Moss Landing, CA

36.805314, -121.789005 

Restoring Sunflower Stars to Save California's Kelp

For more than a century, California's kelp forests have been steadily declining, a trend exacerbated by the disappearance of sunflower stars from our coastal ecosystems in 2013/14. Southern California has lost over half of its kelp cover in the last century, while Northern California has lost over 96% of its kelp cover in the last decade. There is an urgent need to restore ecosystem function to our kelp forest environments by keeping urchin grazing in check through the predation effects of sunflower stars.

Over the past few years, Sunflower Star Laboratory (SSL) has dedicated its efforts to enhancing sustainable conservation aquaculture techniques for echinoderm species. Their focus includes coordinating captive breeding initiatives for Pycnopodia helianthoides, commonly known as Sunflower Stars, aiming for sustainable sunflower star aquaculture.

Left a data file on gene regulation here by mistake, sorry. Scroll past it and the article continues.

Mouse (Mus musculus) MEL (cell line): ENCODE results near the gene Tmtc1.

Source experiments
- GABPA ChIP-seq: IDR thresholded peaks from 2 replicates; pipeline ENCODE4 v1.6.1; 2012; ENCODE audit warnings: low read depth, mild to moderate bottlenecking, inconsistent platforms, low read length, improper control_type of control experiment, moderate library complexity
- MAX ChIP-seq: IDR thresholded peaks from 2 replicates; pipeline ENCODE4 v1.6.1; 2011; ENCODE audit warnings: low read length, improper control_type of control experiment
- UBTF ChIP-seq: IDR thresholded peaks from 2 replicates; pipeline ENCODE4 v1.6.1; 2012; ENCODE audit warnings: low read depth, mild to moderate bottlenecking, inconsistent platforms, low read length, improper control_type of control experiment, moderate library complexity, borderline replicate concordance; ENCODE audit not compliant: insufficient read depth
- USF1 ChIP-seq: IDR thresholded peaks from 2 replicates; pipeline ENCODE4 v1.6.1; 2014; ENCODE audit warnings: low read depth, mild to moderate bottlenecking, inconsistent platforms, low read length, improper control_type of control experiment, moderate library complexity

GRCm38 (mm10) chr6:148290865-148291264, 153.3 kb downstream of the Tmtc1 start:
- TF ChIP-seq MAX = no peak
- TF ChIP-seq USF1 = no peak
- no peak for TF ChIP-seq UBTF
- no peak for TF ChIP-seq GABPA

SeaTrees has partnered with SSL to assist in long-term sustainable sunflower star aquaculture and research into their recovery to aid kelp forest restoration efforts. With your support, we are able to fund most of the laboratory operating costs during a year of rapid organizational development, enabling Sunflower Star Laboratory to settle and grow pycnopodia and other local echinoderms.

Population Decline

Sea Star Wasting Syndrome

In 2013, sea star wasting syndrome (SSWS) began devastating sea star populations along the west coast of North America, with sunflower stars (Pycnopodia helianthoides) becoming locally extinct in the shallow coastal waters where they served as a keystone predator, protecting kelp forests from overgrazing by urchins.

For the next 4 years, this significant outbreak of sea star wasting syndrome led to drastic declines in populations across various regions.

Understanding the impact of environmental stressors, including those linked to human-induced climate change, on disease risk remains a crucial area of research.

Why Sea Stars?

Project partner

Sunflower Star Laboratory

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